After a recent road trip into Alaska and points north in the Yukon, we can now claim to have driven the whole length of the Alaska Highway.

Arguably the greatest feat of road building in the history of the world happened in 1942. In less than nine months, US Army troops and United States and Canadian civilian contractors scraped, filled and constructed 1,422 miles of a road from Dawson Creek, British Columbia to Big Delta, Alaska. Many residents of this remote land thought at the time that such a project was impossible.

Besides being the primary conduit that carries necessary goods and supplies up the highway, it also funnels tens of thousands of tourists to the “last frontier” of Alaska.

More than half a century has passed since the Alaska Highway was built and few arterial roads, particularly in the Yukon and Alaska, have been built off the main highway.

Alaska and the Yukon are mostly roadless. There are just over 12,000 miles of public road in Alaska and less than 3,500 miles in the Yukon. There is one public road, the Haines Highway, between our Yukon home and the Pacific Ocean to the west. That span is filled with mountains, alpine, lakes and spruced river valleys.

I know this because I talked to a grizzled fellow who hiked from our road to the Haines Highway during a three-week stroll in the middle of winter.

Looking like he was sired by a grizzly bear, he added that the jaunt is far easier in the winter because you can go more direct by walking over frozen rivers and lakes.

If I were to trek east across the continent towards the saltwater of Hudson’s Bay, I would cross three to five public roads. That means that between thoroughfares there is a whole lot of wild boreal land latticed with myriads of ponds, lakes and flowages. But somehow I wouldn’t doubt that the old grizzled Yukoner has made that stroll.

Winter traveling through the north is serious business.  I mean traveling in the real north, not the mild and mannered “up north” of my home state, Minnesota. Winter cuts wheat from the chaff.

Nancy and I drove up the Alaska Highway a few years ago early in the month of January. We had flown down to Minnesota for Christmas and were driving our Prius back north to the Yukon.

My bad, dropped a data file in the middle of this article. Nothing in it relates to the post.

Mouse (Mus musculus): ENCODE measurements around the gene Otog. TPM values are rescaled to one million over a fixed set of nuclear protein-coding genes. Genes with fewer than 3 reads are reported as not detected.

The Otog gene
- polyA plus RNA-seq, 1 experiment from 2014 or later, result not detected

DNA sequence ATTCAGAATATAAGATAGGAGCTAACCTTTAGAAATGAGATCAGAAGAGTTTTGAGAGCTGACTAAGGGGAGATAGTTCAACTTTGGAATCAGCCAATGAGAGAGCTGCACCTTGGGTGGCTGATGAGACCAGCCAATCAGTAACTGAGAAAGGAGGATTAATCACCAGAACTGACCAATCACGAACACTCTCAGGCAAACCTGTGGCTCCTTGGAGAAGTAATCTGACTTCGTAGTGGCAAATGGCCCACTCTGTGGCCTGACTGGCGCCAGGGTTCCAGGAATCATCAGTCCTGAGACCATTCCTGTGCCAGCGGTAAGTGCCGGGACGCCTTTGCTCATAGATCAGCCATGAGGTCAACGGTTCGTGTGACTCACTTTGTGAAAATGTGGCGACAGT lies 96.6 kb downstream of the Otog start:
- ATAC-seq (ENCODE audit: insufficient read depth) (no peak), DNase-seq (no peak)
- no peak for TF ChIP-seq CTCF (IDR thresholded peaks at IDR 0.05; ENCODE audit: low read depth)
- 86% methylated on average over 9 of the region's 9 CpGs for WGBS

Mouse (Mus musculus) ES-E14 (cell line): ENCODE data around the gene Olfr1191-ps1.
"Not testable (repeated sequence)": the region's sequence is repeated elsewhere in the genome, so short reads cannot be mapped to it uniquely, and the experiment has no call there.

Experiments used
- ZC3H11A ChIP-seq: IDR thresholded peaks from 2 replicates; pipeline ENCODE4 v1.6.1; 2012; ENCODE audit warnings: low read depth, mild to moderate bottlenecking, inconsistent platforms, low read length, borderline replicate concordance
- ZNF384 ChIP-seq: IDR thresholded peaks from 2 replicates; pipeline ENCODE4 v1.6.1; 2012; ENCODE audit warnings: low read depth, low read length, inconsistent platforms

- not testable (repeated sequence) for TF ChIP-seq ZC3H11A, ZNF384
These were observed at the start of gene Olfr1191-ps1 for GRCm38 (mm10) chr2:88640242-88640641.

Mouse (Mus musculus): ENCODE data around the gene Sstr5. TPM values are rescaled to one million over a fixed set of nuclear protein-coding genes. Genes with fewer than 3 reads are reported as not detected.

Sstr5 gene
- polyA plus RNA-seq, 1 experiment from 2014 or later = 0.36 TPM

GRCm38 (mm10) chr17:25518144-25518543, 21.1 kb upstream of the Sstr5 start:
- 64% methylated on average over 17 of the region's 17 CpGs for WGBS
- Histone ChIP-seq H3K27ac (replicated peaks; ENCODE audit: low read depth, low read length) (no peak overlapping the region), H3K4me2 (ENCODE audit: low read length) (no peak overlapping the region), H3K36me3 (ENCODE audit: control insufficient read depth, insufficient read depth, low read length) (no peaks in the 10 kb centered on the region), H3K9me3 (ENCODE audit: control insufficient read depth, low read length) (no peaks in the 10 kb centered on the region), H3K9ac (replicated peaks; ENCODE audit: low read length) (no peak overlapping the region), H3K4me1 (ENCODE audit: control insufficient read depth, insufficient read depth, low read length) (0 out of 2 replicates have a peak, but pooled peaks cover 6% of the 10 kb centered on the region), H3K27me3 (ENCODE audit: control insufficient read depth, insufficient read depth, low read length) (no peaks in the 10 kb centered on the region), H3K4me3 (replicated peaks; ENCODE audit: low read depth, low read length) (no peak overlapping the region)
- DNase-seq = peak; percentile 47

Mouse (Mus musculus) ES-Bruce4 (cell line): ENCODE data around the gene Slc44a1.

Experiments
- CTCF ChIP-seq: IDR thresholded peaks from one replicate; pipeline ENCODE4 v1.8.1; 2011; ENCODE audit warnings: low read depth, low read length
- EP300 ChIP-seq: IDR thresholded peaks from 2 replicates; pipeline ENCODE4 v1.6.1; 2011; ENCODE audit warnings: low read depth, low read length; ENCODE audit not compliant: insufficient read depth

Prior to leaving the Yukon for the holidays, we sought advice from our born-in-the Yukon neighbor who was a truck driver. He regularly made long runs on the Alaska Highway at all times of the year. He didn’t pontificate. In all seriousness he barked, “Don’t be a cowboy.” I think that meant don’t take any chances. The remote highway can team up with the elements of nature and kill you.

When we left Minnesota that January morning it was -24°F. And with a stout NW wind, I didn’t want to calculate the wind chill. Two, winter-weight down sleeping bags, holiday presents to each other, took up much of the hatchback. We had no problems. In Canada it’s relatively easy finding a motel with outside outlets to plug our cars oil pan heater into.

When we pulled out of the motel the next morning, in the day’s late dawning, the car creaked and thunked frigidly  onto the Trans Canada Highway. The dash lights failed to work in the cold. It was midmorning, somewhere in Saskatchewan, that they flickered and finally flashed on.

We were nearing Alberta when we spied a massive front, bearing a strong Chinook, warming ocean winds hurtling easterly, over the Canadian Rockies and spilling down onto the Canadian prairie.  The giant warming front drove back the cold temperatures and offered us a leap into unseasonably tropical temperatures. That night, in Edmonton, slush was the norm. With the thermometer rising above freezing there was no need to pull out the extension chord to plug the car into an outside outlet.

A day later found us officially on the Alaska Highway under tepid January temperatures. An axiom for successfully traveling the highway at any time of the year is to fill you vehicle whenever you can as services can be few and far between.

Traffic is never really heavy on the Alaska Highway and in the winter we experienced no RVs whatsoever. Actually we experienced hardly any traffic other than a few 18-wheelers and the random car. Summer use is dropping. It could be that folks are hard pressed to make such a trip. Or it could be that fuel costs are simply making the trip too pricey.

After World War II, Canada took over ownership of the highway.  And over the next forty years the entire span was paved. Prior to the completion of a smooth surface, it was not unusual for a traveler to have multiple spare tires and gas cans strapped to the cars roof or back bumper.

It seem like you are witnessing an old newsreel of the Alaska Highway when you still witness cars loaded with tires and extra fuel. Are they paranoid or have they not updated Milepost?  There is no better mile-by-mile travel guide than the most recently Milepost.

Now having said that it is sad to see the increasing number of old service station-café units overgrown with weeds and aspen trees, like cages, growing  around the gas pumps. At one stilled roadside station, I found an old sign laying on the ground half covered with fallen leaves and spruce needles. The other half was covered in splashes of lichens. Brushing away some leaves I was able to read the hand painted declaration: “Best Rhubarb Pie.”

Every year that we point our car up this grand highway, it seems like we discover another business gone silent. The proverbial sheet of plywood leaning against a saw horse or barrel bears the boldly painted word, usually in white,  “Closed.” Perhaps, one of these years we will have no choice but to join the traveling self-service units and be forced to tote extra treads and gas cans.

And while there is a kind of poetic justice in watching the boreal wilderness reclaim itself, I would sure miss the rhubarb pie.

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